Dr Maria Elena Torre (CUNY) and Prof Puleng Segalo (UNISA) presented on 24 April 2018, at North-West University, the annual SAERA Nelson Mandela Legacy Lecture, entitled “Epistemic Justice in the Academy: Decolonizing Power, Knowledge and Being through Critical and Participatory Research.” The scholars drew upon the writing of Mandela as a way of critiquing education. A short summary of the main points made by them follows:
They argued that the transformative value of education does not lie in transforming the individual, it lies in transforming the community and re-centering the community as a place that contributes knowledge and values. Education needs to aspire to structural change, rather than concentrating on individual performance within the system. They critiqued the current education system as leading to a reinforcement of class, race and gender regimes. Such a system does not and cannot lead to liberation. It leads instead to privilege.
Although Mandela is cited as saying that education is the tool to enable the poorest child to reach their dreams, he was not concerned about the creation of a series of “stars”, but about the creation of the firmament in which many stars can find their place and shine. Colonial education for Mandela began with him having to adopt an English name. It continued in a language that centred its own knowledge as superior. This continues today in both schools and higher education, where the community is presented as being out there and students are presented as outsiders going to rescue the community. We become academics who speak and defend the system and we replicate this with our students. This is epistemic violence. Forcing students to leave their identity behind when they enter the academy is a form of colonization. The demographics of higher education may change, but the curriculum itself has remained the same. Epistemic rebellion is about de-centering Eurocentric knowledge and being disobedient. How do we decolonise and disrupt? As academics we need to learn what dehumanisation means for our students. We need to break with the modern western university by challenging the status quo. Agency, identity and languages are critical in this work. Language, when imposed, is a way of not seeing and not listening to people even although its very purpose is to enable understanding of and between people. Blind importation of knowledge is a form of laziness and that is why the decoloniality project is so very important for universities. Afrikaans was not simply a language, but also a way of being and of seeing people.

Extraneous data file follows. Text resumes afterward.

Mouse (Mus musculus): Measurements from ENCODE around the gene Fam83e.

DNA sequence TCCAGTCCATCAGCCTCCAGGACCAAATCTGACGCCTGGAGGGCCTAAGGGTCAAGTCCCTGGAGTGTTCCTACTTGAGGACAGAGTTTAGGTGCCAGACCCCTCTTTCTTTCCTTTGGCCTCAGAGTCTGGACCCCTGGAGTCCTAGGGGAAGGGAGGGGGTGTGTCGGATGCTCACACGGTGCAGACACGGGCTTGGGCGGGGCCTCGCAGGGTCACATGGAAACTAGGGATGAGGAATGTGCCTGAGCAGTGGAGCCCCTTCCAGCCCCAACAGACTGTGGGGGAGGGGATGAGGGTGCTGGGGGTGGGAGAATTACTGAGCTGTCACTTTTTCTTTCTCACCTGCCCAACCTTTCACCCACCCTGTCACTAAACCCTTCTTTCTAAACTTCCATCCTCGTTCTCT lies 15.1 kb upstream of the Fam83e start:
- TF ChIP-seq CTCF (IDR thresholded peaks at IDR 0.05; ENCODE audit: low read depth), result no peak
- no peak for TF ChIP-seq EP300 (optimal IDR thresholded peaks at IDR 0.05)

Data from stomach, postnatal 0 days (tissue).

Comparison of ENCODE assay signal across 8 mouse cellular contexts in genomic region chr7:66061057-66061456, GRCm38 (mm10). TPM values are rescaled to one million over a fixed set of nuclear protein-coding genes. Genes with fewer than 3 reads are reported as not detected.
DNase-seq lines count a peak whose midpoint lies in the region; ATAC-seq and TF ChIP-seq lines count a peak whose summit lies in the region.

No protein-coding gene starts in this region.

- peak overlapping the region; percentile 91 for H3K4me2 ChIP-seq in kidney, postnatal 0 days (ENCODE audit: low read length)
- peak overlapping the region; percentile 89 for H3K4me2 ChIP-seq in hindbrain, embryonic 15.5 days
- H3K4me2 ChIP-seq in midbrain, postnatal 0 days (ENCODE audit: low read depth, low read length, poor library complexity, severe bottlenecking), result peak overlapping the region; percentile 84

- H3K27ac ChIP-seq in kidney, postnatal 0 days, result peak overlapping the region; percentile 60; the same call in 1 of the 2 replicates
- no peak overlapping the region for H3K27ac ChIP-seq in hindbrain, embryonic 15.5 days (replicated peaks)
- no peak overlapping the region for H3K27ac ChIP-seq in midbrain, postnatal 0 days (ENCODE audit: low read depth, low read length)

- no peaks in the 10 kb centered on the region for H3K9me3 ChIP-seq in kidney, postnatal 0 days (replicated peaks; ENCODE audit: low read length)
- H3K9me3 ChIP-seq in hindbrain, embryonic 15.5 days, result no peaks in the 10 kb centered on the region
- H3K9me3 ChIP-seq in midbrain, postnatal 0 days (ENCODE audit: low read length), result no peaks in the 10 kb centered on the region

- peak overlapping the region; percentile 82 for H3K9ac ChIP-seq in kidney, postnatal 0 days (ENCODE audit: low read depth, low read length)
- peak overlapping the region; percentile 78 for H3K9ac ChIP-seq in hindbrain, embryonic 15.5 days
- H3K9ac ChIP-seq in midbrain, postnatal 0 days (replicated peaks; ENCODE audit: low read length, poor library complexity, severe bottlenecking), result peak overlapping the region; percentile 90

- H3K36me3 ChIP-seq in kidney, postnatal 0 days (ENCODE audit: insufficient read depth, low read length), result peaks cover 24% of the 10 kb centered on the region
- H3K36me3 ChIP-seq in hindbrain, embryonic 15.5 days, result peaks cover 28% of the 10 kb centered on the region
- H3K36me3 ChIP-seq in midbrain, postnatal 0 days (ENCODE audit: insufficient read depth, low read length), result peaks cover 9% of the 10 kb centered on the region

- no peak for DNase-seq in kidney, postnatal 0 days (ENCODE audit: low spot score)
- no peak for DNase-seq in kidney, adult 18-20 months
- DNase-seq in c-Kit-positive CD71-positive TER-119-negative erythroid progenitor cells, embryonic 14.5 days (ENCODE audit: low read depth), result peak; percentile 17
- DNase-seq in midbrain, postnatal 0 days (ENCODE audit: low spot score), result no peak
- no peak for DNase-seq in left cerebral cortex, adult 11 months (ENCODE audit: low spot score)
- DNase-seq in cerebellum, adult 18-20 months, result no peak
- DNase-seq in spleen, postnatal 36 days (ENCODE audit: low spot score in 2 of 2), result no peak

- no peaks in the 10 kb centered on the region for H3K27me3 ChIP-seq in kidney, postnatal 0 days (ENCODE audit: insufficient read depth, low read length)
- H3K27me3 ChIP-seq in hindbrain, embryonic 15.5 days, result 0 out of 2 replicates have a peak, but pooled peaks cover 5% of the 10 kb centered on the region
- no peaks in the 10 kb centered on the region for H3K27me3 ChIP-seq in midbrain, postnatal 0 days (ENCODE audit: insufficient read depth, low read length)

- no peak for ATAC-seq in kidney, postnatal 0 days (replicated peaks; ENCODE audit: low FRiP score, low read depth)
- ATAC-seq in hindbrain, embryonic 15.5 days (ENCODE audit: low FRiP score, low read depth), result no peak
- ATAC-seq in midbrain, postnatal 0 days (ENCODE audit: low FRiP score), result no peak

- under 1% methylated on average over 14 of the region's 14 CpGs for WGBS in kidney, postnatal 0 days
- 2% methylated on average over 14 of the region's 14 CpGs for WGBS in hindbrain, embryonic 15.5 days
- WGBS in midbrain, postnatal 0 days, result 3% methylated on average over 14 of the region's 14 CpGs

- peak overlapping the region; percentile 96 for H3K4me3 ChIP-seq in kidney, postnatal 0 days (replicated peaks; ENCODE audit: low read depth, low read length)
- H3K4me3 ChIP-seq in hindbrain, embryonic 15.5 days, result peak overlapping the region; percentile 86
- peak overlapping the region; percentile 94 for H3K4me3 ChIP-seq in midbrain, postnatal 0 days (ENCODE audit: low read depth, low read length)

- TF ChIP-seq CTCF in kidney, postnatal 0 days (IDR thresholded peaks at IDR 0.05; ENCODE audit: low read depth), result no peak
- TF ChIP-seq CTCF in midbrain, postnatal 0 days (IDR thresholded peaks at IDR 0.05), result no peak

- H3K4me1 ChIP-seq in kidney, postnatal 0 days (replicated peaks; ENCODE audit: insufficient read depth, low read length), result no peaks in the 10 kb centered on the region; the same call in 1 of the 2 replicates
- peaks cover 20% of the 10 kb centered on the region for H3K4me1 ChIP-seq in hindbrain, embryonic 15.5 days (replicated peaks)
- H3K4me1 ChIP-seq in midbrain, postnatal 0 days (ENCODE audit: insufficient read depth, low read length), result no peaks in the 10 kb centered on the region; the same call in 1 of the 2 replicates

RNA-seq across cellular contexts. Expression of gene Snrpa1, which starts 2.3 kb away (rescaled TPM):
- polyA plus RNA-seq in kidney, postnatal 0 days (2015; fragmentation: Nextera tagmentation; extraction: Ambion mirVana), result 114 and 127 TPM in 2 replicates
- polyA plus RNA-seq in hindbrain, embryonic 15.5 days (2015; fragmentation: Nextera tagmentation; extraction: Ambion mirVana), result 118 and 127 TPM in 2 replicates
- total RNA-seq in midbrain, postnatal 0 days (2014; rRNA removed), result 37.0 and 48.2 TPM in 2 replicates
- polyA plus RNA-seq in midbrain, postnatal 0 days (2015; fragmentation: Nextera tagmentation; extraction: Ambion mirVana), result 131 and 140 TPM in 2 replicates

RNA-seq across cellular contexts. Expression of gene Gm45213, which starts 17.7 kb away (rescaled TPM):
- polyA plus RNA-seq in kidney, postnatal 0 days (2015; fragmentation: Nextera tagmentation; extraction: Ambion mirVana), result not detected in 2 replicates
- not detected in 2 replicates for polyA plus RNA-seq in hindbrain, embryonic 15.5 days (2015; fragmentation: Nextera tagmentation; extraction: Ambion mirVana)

Participatory action research provides a methodology that involves collectives that generate and reach towards a just world. Research sites become sites of democratic knowledge zones that return knowledge to the community – and such knowledge should be fed back into the curriculum for our students to learn about community issues. This flips the colonial script and recognises how under siege we are. Uncomfortable intersections become the place where reconciliation becomes possible. Drawing upon elders’ knowledge and wisdom is important for educating the subject that speaks.
We embrace education as a means of overcoming man-made poverty. Poverty is a creation and an injustice. Education is a means to create justice. What kind of education can do this? Not an education that alienates you from self and from community. Teaching should confront the assumptions made about me and about my community; becoming and seeking criticality in the engagement.
However, we must not forget that the marginalised have power. Being othered can be flipped to reveal how knowledge works so that we see the underside of the academy. Language imposition caused people to die and knowledge imposed causes the life world of the university to die; to become a death world (as described also by Mbembe). It is for this reason that students revolt because the feeling of alienation becomes intolerable on many levels, from the perspective of the university as institution, from the perspective of the student.
After the lecture there were questions and comments. Comments about how we valorise Mandela and the ideal of An African Education when the issues around marginal identities and gender are challenged with the patriarchal discourses in communities in South Africa. Which Mandela is being referred to in the context of the academy? There are contradictions in the man who Mandela was, and also in ourselves.
Dr Torre also ran a two-day workshop for academics from UFS, NMU, UJ, UKZN and North-West on critical participatory action research. This was attended by 24 early career and experienced researchers and proved to be very participatory, encouraging and motivating.